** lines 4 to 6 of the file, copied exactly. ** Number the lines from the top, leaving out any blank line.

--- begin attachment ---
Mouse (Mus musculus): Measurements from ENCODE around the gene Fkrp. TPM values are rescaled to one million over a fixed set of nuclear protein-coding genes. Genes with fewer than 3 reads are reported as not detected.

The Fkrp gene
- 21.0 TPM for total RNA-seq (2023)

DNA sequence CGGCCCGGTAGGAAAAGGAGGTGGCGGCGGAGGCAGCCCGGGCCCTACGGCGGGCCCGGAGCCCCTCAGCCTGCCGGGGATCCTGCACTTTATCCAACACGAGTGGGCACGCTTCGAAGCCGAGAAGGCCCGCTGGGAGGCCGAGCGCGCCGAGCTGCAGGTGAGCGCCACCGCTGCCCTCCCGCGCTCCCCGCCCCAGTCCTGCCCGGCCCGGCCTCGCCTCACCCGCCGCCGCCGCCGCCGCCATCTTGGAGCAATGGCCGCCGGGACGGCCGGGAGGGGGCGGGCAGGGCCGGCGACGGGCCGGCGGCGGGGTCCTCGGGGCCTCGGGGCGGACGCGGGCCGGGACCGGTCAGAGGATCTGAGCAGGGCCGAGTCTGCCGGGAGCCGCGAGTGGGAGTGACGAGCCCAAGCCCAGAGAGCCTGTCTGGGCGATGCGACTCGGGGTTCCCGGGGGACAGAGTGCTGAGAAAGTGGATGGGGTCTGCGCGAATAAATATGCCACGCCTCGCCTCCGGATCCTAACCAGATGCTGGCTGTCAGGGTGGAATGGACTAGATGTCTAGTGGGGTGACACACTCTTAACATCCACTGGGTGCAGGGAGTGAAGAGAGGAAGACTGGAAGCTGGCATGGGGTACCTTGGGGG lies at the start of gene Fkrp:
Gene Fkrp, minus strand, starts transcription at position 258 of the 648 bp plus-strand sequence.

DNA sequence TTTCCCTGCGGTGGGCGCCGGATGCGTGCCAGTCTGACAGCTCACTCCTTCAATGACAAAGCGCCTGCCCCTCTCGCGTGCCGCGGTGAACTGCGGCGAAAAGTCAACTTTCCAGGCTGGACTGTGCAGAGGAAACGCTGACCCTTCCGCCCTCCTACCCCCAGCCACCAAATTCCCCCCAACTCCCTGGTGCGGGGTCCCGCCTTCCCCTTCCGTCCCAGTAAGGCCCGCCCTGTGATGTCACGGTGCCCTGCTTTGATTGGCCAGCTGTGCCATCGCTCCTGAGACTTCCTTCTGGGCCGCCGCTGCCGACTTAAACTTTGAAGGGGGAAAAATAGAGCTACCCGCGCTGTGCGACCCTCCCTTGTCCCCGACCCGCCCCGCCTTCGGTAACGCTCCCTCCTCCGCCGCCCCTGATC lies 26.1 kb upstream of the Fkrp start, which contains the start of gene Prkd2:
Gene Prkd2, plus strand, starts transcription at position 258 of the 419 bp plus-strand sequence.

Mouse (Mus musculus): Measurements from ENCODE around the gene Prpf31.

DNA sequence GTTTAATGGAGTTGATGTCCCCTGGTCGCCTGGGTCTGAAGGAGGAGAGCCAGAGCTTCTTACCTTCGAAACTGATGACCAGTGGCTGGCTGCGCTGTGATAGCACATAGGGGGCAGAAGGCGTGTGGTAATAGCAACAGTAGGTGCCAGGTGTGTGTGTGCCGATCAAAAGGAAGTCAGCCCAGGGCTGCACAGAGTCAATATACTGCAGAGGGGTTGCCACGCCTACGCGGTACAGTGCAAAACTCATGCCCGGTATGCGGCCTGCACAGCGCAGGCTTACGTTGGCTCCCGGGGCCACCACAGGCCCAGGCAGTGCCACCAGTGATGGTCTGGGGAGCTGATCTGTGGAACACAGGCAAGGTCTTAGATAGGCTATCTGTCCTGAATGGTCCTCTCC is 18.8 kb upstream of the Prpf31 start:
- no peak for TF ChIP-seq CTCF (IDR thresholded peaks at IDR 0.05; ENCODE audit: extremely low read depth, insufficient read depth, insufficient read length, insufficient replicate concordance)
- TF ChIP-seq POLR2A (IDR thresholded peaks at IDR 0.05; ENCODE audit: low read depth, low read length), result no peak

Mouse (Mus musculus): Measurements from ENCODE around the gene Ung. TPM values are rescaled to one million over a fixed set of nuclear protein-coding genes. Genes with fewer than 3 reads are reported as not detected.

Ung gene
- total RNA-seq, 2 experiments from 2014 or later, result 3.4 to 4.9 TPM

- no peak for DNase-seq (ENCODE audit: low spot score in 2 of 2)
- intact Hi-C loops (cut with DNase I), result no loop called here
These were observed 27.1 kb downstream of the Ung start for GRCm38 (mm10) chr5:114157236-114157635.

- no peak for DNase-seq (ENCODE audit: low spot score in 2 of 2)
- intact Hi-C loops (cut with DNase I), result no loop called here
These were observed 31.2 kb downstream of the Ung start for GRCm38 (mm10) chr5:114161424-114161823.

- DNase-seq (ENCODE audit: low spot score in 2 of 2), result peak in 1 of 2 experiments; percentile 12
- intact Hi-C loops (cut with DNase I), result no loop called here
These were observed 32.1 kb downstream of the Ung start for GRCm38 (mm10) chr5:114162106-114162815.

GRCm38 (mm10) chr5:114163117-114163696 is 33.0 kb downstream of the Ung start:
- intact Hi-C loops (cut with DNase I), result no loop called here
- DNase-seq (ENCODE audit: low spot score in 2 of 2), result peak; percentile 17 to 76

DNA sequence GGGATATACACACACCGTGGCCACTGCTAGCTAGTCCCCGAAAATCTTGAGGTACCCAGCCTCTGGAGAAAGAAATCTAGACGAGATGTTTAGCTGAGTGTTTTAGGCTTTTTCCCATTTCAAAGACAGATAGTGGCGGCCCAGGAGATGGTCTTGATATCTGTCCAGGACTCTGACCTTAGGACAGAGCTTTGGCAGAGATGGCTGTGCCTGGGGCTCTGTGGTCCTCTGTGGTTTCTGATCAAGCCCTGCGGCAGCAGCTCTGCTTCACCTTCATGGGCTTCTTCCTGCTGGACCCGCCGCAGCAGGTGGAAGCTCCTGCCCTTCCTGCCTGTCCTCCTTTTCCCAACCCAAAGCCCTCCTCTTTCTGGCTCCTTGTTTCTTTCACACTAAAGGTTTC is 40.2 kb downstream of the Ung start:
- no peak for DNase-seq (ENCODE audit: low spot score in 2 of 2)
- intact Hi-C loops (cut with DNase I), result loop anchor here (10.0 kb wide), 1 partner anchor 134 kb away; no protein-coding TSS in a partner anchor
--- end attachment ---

DNA sequence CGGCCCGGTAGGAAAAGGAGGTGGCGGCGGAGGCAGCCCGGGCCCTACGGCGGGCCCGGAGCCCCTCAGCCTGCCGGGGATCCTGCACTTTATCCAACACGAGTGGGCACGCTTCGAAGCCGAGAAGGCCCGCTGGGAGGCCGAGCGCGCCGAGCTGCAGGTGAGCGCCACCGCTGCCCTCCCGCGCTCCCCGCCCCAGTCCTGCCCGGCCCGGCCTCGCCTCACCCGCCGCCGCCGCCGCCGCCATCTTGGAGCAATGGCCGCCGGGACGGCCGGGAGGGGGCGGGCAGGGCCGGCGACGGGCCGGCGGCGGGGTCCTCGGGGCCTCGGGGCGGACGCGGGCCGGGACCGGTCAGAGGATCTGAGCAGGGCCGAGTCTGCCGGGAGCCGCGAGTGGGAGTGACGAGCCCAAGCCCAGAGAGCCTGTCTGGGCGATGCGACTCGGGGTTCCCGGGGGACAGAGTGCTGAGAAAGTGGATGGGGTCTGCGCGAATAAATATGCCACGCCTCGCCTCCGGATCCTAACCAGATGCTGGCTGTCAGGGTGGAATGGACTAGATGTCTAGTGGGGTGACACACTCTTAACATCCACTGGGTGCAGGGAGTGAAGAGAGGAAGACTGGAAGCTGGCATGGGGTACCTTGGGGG lies at the start of gene Fkrp:
Gene Fkrp, minus strand, starts transcription at position 258 of the 648 bp plus-strand sequence.

DNA sequence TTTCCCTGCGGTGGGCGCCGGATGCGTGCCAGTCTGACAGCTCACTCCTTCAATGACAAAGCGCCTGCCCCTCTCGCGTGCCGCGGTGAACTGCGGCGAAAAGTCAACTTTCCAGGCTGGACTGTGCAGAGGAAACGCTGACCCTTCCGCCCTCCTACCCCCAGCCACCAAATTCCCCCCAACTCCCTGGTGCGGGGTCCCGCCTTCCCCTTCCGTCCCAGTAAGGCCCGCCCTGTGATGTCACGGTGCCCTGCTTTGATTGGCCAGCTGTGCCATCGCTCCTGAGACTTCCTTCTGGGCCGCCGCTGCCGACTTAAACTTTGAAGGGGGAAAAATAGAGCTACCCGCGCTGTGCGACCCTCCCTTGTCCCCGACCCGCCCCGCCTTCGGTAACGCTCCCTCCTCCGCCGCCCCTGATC lies 26.1 kb upstream of the Fkrp start, which contains the start of gene Prkd2: